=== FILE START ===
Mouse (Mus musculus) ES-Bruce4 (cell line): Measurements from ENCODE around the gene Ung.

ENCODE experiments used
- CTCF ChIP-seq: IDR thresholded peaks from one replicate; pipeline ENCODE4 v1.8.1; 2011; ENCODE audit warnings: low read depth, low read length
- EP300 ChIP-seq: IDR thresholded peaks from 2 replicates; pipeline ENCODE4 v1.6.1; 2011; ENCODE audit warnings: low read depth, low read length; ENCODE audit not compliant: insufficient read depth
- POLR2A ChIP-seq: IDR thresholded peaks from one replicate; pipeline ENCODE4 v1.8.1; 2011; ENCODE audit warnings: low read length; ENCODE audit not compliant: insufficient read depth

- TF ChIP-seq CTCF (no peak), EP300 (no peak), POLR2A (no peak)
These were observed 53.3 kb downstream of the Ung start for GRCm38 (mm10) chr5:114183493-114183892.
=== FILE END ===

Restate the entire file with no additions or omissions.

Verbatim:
Mouse (Mus musculus) ES-Bruce4 (cell line): Measurements from ENCODE around the gene Ung.

ENCODE experiments used
- CTCF ChIP-seq: IDR thresholded peaks from one replicate; pipeline ENCODE4 v1.8.1; 2011; ENCODE audit warnings: low read depth, low read length
- EP300 ChIP-seq: IDR thresholded peaks from 2 replicates; pipeline ENCODE4 v1.6.1; 2011; ENCODE audit warnings: low read depth, low read length; ENCODE audit not compliant: insufficient read depth
- POLR2A ChIP-seq: IDR thresholded peaks from one replicate; pipeline ENCODE4 v1.8.1; 2011; ENCODE audit warnings: low read length; ENCODE audit not compliant: insufficient read depth

- TF ChIP-seq CTCF (no peak), EP300 (no peak), POLR2A (no peak)
These were observed 53.3 kb downstream of the Ung start for GRCm38 (mm10) chr5:114183493-114183892.